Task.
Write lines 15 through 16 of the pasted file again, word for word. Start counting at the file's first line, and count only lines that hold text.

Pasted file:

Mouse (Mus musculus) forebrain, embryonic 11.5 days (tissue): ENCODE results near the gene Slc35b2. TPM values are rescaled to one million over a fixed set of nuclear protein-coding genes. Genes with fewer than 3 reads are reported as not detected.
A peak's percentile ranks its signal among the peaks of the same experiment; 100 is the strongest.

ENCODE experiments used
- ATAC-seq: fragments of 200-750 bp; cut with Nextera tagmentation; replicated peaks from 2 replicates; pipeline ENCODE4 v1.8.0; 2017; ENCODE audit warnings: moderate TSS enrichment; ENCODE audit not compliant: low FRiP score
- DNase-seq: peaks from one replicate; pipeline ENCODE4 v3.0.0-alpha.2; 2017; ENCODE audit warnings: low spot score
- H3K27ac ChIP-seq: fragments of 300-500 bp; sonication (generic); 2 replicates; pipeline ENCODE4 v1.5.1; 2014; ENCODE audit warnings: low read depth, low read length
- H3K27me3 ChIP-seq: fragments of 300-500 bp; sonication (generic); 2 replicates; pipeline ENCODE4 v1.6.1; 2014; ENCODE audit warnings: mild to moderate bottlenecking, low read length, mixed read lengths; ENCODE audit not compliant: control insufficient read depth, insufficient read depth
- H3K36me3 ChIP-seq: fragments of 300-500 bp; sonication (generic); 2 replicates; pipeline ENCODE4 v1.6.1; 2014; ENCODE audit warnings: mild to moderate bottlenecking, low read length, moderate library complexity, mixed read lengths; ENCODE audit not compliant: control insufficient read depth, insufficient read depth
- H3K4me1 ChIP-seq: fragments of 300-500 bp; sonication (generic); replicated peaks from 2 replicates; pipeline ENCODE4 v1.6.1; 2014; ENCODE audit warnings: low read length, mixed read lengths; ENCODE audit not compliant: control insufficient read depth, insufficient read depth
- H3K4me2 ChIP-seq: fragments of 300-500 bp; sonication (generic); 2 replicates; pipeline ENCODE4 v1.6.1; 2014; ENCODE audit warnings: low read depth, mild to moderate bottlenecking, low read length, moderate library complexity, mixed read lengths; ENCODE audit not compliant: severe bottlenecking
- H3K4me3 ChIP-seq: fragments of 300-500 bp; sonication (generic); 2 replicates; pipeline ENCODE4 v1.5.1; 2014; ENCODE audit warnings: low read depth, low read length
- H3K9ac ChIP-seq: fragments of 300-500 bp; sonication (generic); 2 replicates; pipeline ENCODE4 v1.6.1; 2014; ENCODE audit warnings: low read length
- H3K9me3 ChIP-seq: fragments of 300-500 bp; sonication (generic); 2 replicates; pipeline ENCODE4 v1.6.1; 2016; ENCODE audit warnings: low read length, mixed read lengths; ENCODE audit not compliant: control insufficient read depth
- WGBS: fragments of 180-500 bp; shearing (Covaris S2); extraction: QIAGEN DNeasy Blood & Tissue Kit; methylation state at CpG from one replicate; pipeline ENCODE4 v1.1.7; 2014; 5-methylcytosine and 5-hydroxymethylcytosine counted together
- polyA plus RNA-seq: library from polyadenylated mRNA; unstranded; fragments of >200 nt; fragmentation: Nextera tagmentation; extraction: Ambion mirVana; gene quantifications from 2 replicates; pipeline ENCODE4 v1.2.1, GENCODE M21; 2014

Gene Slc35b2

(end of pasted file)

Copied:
- polyA plus RNA-seq: library from polyadenylated mRNA; unstranded; fragments of >200 nt; fragmentation: Nextera tagmentation; extraction: Ambion mirVana; gene quantifications from 2 replicates; pipeline ENCODE4 v1.2.1, GENCODE M21; 2014

Gene Slc35b2